American in Space Finds Life With Russians 'Alien'
Astronaut tires of speaking Russian and too many meals of jellied fish
AFTER 106 days in space with two Russian companions, Russian food, and mostly Russian equipment, American astronaut Norman Thagard has a new perspective on the planned international space station. He says one of its biggest challenges will be avoiding cultural isolation.
Dr. Thagard said that he and his crewmates - Vladimir Dezhurov and Gennady Strekalov - got along well and worked together effectively on Russia's Mir space station. Yet he told a space-to-Earth press conference that, at times, he felt somewhat lost in an alien world. He noted, for example, that he sometimes went 72 hours without speaking English and tired of Russian space food - especially Mir's staple of jellied fish.
He said that he knew he could do anything for three months, and he did. But he said he wasn't sure he would have made it if he "had been looking at six months."
For their part, Russian cosmonauts working at the Johnson Space Center in Houston and on the space shuttles, have also noted difficulties adapting to the "strange" American culture. Language differences are a challenge to them as well.
Lessons learned in coping with the differences are among the dividends that will be brought back to Earth when the shuttle lands in Florida on July 7.
With a small Russian space probe taking pictures and video from nearby, Atlantis undocked from Mir on July 4 after a five-day linkup. The shuttle then floated around the space station in what Atlantis pilot Robert "Hoot" Gibson called a "cosmic ballet."
The shuttle has now entered a new orbit where the eight-member astronaut-cosmonaut crew will carry out experiments in the Spacelab mounted in the cargo bay. And the new Mir crew is settling in for a two-month duty tour.
The interaction of Dezhurov, Strekalov, and Thagard has provided a unique space flight experience for both countries. Russians are used to having foreigners on board their space stations. Visitors have included a variety of European and Asian nationals. More recently, the European Space Agency has begun a program of scheduled astronaut visits to Mir.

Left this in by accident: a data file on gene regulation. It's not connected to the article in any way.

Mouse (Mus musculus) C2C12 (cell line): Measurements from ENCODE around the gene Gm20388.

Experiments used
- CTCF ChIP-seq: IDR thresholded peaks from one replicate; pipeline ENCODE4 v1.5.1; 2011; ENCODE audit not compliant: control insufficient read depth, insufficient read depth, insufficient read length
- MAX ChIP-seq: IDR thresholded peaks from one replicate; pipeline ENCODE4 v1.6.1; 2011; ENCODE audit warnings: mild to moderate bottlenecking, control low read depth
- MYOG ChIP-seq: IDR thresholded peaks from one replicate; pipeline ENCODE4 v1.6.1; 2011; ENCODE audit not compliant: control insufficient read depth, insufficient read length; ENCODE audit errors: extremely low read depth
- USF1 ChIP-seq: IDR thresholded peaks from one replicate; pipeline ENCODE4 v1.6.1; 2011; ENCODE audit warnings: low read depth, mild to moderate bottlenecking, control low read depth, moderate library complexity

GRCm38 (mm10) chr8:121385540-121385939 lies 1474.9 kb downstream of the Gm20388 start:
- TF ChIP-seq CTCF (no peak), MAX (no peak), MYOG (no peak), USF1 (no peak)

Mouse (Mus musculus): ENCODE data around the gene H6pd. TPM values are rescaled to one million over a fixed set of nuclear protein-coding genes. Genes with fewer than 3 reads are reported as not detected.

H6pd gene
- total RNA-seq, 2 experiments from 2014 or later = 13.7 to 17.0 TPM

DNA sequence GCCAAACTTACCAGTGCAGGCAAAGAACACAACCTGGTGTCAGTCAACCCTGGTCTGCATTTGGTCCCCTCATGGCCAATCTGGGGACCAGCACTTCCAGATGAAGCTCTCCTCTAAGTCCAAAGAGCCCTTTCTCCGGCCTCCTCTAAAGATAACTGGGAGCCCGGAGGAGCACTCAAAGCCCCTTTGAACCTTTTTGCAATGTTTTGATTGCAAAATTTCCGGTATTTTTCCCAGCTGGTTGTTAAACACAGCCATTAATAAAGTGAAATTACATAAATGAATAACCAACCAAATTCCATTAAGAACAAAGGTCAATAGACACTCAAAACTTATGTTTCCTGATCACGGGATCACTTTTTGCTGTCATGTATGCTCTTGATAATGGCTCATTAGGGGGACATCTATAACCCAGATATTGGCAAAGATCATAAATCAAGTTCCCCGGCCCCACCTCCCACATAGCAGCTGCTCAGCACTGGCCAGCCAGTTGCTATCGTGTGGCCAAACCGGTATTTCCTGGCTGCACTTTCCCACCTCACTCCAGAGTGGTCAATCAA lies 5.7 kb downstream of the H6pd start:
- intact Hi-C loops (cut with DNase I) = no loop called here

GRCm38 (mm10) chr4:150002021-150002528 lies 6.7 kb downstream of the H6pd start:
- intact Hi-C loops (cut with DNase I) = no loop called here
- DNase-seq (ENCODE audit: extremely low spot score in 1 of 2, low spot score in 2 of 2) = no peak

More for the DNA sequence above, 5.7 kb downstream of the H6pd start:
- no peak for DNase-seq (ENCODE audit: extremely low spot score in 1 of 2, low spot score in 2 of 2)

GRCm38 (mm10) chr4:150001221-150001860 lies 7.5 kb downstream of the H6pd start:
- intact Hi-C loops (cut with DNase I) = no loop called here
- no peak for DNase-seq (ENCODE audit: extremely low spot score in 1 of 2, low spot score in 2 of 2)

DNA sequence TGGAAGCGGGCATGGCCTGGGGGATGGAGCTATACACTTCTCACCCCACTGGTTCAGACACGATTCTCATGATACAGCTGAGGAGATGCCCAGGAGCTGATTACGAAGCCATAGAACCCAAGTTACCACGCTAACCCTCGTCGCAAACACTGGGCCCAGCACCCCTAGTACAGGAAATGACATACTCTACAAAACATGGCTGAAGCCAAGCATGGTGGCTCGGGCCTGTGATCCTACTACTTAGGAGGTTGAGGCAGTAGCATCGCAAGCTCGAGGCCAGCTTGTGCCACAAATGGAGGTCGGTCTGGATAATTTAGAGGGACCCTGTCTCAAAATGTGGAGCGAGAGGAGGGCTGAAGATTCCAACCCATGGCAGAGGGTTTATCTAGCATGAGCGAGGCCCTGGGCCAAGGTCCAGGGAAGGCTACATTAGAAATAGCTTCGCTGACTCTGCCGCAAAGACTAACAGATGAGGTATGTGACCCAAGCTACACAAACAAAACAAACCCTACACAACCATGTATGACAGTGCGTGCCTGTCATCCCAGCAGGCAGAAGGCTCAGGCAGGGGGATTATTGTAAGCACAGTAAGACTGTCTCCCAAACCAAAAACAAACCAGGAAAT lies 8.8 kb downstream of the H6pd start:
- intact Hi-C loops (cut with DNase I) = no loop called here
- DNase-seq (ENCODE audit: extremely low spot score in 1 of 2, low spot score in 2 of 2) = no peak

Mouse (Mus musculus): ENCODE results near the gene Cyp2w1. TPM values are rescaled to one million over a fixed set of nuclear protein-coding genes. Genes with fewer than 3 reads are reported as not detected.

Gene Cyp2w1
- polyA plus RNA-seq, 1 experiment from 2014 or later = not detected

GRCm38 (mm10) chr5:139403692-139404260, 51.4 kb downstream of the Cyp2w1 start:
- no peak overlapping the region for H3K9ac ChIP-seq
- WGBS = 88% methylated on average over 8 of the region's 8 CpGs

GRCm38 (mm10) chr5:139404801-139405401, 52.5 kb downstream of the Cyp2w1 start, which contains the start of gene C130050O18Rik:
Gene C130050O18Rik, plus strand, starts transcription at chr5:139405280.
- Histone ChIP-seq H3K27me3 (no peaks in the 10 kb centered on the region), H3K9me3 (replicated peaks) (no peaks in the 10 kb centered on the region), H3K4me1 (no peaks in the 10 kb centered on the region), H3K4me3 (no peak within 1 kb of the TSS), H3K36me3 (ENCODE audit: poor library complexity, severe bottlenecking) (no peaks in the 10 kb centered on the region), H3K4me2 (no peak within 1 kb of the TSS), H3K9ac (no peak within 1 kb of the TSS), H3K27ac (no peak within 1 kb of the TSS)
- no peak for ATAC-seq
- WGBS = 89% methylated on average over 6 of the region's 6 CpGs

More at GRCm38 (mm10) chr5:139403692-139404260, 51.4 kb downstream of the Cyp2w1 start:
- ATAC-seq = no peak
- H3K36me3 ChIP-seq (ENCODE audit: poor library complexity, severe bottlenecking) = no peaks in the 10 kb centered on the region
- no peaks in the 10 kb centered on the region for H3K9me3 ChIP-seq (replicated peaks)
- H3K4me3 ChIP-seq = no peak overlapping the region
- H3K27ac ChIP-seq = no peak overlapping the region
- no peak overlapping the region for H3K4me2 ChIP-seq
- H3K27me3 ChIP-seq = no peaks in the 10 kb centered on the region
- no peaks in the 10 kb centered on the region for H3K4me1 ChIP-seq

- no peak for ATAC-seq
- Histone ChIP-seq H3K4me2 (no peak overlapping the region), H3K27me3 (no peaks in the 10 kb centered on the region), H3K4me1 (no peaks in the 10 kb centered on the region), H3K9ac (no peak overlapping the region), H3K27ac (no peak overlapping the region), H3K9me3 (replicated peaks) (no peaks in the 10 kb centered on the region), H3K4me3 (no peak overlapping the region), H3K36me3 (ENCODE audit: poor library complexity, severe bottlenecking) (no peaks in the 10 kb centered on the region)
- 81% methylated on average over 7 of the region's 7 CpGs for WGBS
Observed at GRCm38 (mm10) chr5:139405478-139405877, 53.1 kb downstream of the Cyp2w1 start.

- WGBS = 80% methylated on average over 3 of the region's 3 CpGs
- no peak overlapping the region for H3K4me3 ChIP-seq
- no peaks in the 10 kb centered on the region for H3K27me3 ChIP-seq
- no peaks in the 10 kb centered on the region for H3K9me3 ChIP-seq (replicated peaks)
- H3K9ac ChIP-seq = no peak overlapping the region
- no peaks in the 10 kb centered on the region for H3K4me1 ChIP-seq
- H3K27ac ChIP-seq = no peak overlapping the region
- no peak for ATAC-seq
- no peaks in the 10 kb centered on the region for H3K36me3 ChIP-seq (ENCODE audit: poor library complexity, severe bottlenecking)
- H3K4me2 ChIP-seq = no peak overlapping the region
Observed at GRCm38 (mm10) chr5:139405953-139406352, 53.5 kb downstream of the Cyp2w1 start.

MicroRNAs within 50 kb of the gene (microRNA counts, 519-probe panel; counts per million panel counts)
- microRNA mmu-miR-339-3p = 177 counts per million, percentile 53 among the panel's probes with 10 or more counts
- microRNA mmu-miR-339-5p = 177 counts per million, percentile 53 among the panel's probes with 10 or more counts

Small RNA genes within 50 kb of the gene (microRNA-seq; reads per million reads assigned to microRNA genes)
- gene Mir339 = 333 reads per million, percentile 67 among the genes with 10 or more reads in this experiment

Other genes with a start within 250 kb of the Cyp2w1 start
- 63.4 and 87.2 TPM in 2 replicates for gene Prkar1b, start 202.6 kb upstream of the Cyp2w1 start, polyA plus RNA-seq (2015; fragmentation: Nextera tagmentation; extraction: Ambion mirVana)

Thagard's visit, on the other hand, is the beginning of a cooperation aimed at eventually melding the two national space-flight programs in a single international space station. It's the difference between providing hospitality for transient guests and preparing to set up permanent housekeeping together.
American and Russian space officials have repeatedly noted that one of their critical challenges in making this space station work is the "people problems" involved. That includes ensuring the mental and physical well-being of the culturally diverse crews that will include Japanese and European astronauts as well as Russian and American personnel.
The shuttle-Mir program is designed, in part, to learn how to deal with this challenge. After the first mission, Thagard, who is a space medicine expert, says "there don't seem to be big problems physiologically."
But space station planners will have to be alert to food and other factors that NASA experts say can contribute to psychological health.
Before it undocked, Atlantis helped improve Mir's living environment. The shuttle transferred about half-a-ton of water to the space station. And it enriched Mir's air by boosting shuttle cabin pressure to set up an air flow that added oxygen and nitrogen to the space station's atmosphere.
Atlantis also brought up special tools to free a jammed solar panel on the new Spektra laboratory module that Russia added to Mir in May. The new Mir crew use the tools to cut away a clamp that failed to release when the solar panel was unfurled. Pictures of the jammed panel taken from Atlantis will help guide their work.
Despite the cultural challenges, Thagard says his Mir duty was a success. His final message to Mir's controllers in Russia was: "Together we can do anything we want to do, including flight to Mars."